Two main distinctions separate Champagne and other French sparkling wine. First, terroir: Champagne’s unique chalky soils contribute to the singular flavors of its wines. Second, time spent on the lees: Champenois must age their wines for at least 15 months on the lees, adding complexity and depth.
Today’s wine is a crémant from Burgundy, but it’s the closest thing to Champagne you’ll find. The winemakers at Louis Picamelot hold their finest wine — the Cuvée JB Chautard — for 36-48 months on the lees, longer than many Champagne houses. The result is an extraordinarily complex crémant, with notes of almond and crème brûlée reminiscent of Grower Champagne.
Let your guests taste it before you tell them where it’s from — we’d bet every one of them will guess Champagne.
The Maison Picamelot in Burgundy’s Côte Chalonnaise was founded in 1926 by Louis Picamelot. Since then they have joined the ranks of the finest Crémant houses in Burgundy, with their wines appearing on the wine lists at Michelin starred restaurants such as the three star Lameloise in Burgundy and Alain Ducasse’s three-star in Monte Carlo. Today we’re suggesting their finest wine — the Cuvée Jean-Baptist Chautard 2012.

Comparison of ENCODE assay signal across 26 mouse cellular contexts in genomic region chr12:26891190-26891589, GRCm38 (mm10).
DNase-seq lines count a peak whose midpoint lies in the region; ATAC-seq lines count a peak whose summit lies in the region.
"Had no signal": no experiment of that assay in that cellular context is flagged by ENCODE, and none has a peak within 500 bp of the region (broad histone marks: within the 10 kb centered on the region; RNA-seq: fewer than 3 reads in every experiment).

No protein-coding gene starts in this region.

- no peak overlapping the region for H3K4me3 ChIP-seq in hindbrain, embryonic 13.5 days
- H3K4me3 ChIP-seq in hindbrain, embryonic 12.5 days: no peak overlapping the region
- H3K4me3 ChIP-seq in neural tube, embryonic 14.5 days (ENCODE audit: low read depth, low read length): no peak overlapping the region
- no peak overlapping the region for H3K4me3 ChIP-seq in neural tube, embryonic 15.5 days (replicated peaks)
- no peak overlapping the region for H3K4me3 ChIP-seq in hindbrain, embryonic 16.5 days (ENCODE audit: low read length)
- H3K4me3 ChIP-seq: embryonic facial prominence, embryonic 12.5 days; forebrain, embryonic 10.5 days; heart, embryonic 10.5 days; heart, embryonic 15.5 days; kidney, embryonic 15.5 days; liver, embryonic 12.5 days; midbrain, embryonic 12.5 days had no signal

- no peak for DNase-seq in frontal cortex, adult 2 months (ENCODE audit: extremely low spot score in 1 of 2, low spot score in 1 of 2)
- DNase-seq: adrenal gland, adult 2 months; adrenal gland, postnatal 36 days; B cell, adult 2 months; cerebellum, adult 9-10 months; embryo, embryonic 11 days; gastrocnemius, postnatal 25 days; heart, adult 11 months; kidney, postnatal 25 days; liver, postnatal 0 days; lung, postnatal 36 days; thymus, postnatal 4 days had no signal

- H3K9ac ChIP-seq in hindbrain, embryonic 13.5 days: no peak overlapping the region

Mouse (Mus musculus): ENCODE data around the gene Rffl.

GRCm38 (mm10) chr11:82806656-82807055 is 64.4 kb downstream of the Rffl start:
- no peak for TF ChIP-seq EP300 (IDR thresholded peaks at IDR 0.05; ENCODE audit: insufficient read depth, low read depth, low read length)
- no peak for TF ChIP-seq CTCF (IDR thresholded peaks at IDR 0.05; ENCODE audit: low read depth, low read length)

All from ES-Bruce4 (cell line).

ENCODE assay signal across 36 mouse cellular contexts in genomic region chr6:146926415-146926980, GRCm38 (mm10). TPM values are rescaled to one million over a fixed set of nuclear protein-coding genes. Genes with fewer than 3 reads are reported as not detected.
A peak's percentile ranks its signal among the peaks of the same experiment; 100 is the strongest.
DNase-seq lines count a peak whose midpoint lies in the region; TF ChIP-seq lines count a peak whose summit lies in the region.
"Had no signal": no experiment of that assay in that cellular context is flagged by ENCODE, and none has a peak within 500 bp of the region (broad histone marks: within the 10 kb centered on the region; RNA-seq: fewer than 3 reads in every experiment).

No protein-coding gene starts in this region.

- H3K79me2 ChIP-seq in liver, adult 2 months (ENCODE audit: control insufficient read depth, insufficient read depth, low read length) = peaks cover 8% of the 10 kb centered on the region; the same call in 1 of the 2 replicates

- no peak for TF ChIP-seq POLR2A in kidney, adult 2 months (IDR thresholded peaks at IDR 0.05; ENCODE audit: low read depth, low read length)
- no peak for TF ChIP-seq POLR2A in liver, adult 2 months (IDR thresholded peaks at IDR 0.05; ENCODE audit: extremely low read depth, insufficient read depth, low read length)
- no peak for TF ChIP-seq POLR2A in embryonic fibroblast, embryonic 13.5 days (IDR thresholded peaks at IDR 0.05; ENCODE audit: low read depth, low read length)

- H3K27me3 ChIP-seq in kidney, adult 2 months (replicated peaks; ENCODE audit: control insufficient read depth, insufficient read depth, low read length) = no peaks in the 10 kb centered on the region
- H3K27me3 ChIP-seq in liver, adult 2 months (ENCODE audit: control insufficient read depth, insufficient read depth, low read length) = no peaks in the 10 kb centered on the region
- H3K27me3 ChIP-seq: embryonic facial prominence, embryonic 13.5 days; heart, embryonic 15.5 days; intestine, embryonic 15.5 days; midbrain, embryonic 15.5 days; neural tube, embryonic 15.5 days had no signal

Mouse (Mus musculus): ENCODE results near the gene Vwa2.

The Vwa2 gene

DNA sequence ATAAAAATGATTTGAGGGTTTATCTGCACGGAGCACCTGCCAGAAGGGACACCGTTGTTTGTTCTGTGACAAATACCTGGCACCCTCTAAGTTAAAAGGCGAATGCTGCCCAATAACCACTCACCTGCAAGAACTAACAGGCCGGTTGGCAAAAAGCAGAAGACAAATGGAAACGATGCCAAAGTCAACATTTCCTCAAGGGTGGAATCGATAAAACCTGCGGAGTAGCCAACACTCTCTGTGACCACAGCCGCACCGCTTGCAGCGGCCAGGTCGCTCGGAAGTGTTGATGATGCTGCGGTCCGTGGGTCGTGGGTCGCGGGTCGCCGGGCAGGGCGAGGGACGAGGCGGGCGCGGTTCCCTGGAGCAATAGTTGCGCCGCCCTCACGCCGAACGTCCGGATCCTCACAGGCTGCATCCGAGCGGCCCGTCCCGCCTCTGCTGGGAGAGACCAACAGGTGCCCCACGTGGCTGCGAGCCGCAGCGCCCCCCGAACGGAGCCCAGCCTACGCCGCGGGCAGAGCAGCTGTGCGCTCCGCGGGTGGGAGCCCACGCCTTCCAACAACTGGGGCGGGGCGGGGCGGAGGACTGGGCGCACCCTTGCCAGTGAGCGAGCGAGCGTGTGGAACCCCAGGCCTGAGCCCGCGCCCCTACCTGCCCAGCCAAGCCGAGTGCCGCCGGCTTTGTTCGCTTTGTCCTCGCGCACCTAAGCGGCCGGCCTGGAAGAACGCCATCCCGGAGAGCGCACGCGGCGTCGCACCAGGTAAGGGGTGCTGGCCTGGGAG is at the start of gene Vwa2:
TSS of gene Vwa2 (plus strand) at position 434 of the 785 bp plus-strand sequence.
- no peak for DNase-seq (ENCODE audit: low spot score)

The JB Chautard is an exceptionally elegant blanc de blancs, a blend of Chardonnay and Aligoté. The nose shows peach, lime, and toast; the mouth is very fine, with a rich palate buoyed by delicate freshness and a beautiful mousse of bubbles.
There’s nothing quite like Champagne, and if it’s the classic you’re after we can help. But these are Champagne-level bubbles for less than half the price. Hide the label and you will impress even the most skeptical of sparkling wine enthusiasts.
Picamelot Crémant “JB Chautard” 2012
Ansonia Retail: $38
6+ bottle price : $32/bot
FREE EAST COAST SHIPPING ON ANY 12 BOTTLES